It was January 2003. Brazil celebrated Luiz Inácio Lula da Silva's (Workers’ Party) first electoral victory. In Argentina, Nestor Kirchner was getting prepared to win his first presidential tenure following the neoliberal economic disaster. In Bolivia, Evo Morales’ Movimento al Socialismo (Movement Towards Socialism, in English) and its cocaleros were getting stronger in a country that, a few months later, would see its streets flooded by protests against the privatization of natural gas, in an episode known as “The Gas War”. The United States pushed the international community to support the invasion of Iraq, which would take place two months later.
Meanwhile, in the city of Porto Alegre, south of Brazil, 100,000 people gathered for the third edition of the World Social Forum, between January 23 and 28. It was on Saturday, 25, that 7,000 of them crowded the Araújo Viana Auditorium, at Farroupilha Park, in a historic event: the launch of Brasil de Fato (BdF), a pioneering journalistic initiative organized by Brazilian popular movements.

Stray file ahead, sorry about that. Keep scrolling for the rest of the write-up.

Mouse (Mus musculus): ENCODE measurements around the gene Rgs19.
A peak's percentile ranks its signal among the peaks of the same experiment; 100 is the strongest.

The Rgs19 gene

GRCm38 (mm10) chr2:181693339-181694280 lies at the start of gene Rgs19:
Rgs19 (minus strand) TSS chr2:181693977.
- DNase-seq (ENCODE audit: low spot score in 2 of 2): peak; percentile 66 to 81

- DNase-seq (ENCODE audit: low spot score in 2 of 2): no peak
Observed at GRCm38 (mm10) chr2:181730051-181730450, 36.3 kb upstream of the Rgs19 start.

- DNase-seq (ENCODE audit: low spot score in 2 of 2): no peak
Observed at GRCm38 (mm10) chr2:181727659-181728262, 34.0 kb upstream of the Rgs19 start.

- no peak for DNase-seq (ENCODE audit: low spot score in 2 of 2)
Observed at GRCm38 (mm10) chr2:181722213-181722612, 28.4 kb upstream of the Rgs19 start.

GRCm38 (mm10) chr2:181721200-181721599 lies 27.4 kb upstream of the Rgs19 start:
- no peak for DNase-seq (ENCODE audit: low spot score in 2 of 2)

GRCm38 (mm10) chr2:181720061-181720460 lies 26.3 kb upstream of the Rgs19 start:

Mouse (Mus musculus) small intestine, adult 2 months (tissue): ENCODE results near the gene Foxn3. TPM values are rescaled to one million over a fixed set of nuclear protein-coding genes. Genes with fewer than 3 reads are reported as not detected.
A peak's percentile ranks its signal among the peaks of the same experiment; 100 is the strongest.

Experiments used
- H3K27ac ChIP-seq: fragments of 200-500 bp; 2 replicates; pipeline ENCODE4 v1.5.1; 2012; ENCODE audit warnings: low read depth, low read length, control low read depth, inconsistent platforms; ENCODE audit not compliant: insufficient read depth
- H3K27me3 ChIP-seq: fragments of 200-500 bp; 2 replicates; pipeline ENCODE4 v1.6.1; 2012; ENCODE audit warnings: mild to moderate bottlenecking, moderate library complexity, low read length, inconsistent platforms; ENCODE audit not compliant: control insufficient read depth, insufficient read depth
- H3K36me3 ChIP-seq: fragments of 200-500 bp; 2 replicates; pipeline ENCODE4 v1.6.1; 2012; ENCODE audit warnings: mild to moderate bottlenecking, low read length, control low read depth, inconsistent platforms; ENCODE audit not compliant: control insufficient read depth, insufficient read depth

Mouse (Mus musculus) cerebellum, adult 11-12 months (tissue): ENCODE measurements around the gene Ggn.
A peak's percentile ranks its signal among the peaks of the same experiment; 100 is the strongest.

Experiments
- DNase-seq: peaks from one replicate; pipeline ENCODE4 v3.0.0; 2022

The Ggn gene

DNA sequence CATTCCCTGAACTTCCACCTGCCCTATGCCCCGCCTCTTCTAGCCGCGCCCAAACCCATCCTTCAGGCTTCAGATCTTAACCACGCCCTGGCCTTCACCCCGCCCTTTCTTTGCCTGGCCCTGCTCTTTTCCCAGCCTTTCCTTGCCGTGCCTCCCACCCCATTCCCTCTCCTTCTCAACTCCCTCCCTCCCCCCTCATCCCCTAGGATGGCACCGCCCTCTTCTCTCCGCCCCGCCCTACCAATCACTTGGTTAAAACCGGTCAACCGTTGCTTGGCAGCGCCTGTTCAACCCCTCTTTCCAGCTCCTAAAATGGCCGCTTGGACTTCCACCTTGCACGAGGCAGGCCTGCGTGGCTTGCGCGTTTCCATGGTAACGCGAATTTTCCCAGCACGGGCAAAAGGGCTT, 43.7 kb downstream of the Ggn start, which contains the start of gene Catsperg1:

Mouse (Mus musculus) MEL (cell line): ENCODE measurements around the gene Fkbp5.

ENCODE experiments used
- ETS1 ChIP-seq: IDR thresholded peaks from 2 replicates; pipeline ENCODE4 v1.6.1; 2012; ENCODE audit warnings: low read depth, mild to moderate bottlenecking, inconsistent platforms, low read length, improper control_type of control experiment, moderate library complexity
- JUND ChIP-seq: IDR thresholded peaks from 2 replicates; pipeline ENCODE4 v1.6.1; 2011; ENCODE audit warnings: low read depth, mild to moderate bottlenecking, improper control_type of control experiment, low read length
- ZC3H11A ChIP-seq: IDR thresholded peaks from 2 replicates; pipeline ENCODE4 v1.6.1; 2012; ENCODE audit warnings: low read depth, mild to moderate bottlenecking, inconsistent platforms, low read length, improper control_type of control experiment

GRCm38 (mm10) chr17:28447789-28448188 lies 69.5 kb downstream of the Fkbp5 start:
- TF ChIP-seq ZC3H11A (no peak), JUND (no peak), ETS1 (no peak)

The opening discussion shows the importance of that moment: it was attended by people like the Uruguayan writer Eduardo Galeano; Cuban doctor Alieda Guevara (Che’s daughter); American linguist Noam Chomsky; Argentinian activist Hebe de Bonafini, leader of Mothers of Plaza de Mayo; photographer Sebastião Salgado; and theologian Leonardo Boff, among other personalities of the national and international leftist movement.
The first editor to head the project, journalist and professor José Arbex (Pontifical Catholic University of São Paulo), recalls the enthusiasm of that day. “It was a very impressive thing: 7,000 people inside a hall and many others out the place, watching [the discussion] on big screens. An amazing thing. I approached Stédile [João Pedro, leadership of the Landless Workers Movement, also known as MST] and said ‘Wow, that’s happening!’. Everybody was very excited.”